8:00pm – TCM – The Seven Samurai
Probably Kurosawa’s best-known film, The Seven Samurai is an eastern version of a Western, with down-on-their-luck samurai (led by Kurosawa regular Toshiro Mifune) working together to help a ravaged village hold off bandit invaders. Completing the cycle of cinematic borrowing, the film was remade in the US as The Magnificent Seven. Must See

10:00pm – Sundance – Talk to Her
Talk to Her is one of Spanish auteur Pedro Almodóvar’s finest and most moving works, drawing heavily on the passion of bullfighting and dancing. Marco and Benigno develop a friendship as they care two women in comas – Marco’s girlfriend Lydia, a bullfighter gored in the ring, and nurse Benigno’s patient Alicia, whom he has fallen in love with. There’s a touch of the bizarre, as there always is in Almodóvar, but the film is richly rewarding in mood and vision.

Friday, June 12

12:30pm – TCM – Out of the Past
Out of the Past comes up in most conversations about film noir. It’s got all the elements: low-key lighting (due in this case to budgetary concerns), an existential anti-hero (Robert Mitchum), a femme fatale (Jane Greer), etc. It’s honestly not my favorite noir, but it’s a good one to see once.

2:00pm – Sundance – A Woman Under the Influence
Gena Rowlands gives a tour-de-force performance as Mabel, a woman whose teetering madness threatens her marriage to Nick (Peter Falk). Their relationship edges back and forth between love, frustration, and anger with amazing quickness, yet it’s not clear whether Mabel’s instability is causing the problems, or the other way around. John Cassavetes directs with an unwavering camera, refusing to look away.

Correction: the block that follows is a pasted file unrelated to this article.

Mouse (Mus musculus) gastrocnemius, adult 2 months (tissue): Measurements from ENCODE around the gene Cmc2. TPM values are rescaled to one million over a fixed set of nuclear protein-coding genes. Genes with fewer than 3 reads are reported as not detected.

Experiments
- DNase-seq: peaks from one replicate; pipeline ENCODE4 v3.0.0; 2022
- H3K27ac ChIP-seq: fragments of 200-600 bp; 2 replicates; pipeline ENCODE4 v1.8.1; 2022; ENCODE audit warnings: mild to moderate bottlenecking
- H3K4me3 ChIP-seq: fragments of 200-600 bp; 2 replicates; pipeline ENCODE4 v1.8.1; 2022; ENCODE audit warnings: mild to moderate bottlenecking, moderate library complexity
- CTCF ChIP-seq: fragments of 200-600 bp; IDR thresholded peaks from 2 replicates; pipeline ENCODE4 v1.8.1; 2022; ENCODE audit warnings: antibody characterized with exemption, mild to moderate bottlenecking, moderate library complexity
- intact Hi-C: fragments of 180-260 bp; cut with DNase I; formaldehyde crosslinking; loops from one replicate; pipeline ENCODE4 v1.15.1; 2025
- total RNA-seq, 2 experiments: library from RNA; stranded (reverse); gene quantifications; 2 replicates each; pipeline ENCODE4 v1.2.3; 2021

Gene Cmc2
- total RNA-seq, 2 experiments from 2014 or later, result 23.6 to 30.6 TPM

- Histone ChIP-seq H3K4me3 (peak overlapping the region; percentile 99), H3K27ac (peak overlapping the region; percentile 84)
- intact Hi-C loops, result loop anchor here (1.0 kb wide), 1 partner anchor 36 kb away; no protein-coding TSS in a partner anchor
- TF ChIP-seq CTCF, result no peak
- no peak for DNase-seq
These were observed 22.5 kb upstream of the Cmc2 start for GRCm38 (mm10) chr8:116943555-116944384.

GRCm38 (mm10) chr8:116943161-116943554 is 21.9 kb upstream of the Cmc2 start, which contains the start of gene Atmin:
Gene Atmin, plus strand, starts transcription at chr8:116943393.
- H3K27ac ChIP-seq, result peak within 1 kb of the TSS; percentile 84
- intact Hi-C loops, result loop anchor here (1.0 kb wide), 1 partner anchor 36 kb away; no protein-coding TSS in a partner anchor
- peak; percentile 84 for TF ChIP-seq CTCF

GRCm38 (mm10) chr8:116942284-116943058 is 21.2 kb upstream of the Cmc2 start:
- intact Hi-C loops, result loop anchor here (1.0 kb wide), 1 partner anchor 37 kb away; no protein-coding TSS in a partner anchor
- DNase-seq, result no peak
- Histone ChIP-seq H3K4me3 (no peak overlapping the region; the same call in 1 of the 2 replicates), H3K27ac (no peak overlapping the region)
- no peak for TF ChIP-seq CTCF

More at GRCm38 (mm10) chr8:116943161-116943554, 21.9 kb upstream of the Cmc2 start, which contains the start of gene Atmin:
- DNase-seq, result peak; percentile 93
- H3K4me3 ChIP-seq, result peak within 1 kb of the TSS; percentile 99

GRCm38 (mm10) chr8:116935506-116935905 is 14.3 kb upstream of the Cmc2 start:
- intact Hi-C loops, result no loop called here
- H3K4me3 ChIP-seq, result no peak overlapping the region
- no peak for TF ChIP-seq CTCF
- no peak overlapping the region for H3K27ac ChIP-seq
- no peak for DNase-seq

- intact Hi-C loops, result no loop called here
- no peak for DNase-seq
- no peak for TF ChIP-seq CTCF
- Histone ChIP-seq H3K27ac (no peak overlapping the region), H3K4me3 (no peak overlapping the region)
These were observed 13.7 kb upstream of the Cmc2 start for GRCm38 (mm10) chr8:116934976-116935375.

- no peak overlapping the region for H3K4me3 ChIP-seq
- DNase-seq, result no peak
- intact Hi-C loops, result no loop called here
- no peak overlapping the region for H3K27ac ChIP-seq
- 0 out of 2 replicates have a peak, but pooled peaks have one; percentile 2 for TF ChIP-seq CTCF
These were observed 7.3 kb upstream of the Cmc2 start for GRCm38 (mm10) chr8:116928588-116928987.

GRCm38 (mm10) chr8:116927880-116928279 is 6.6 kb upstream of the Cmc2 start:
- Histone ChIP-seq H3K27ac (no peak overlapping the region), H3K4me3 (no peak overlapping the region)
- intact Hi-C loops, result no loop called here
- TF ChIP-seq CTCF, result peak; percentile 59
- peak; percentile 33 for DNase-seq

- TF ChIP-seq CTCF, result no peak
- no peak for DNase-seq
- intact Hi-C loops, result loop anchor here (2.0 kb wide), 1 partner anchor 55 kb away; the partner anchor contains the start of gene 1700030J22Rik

5:15pm – TCM – I Walked With a Zombie
Or, Jane Eyre in the West Indies. In Val Lewton’s moody little fantastic horror flick, mousy nurse Betsy goes to the Caribbean to care for afflicted Jessica, the wife of an important plantation owner. Turns out her affliction is due to zombification, a curse of the voodoo-practicing natives. Certainly the acting and script are nothing special here, but the noirish cinematography and direction by Jacques Tourneur as well as producer Lewton’s peculiarly literary sensibility certainly are.

6:30pm – TCM – Cat People
Val Lewton and Jacques Tourneur team up for this suggestive horror film, tapping into Eastern European legends of women who turn into cats to protect themselves against oppressive male attention. Highly creepy while showing almost nothing – and I happen to quite like that in a film.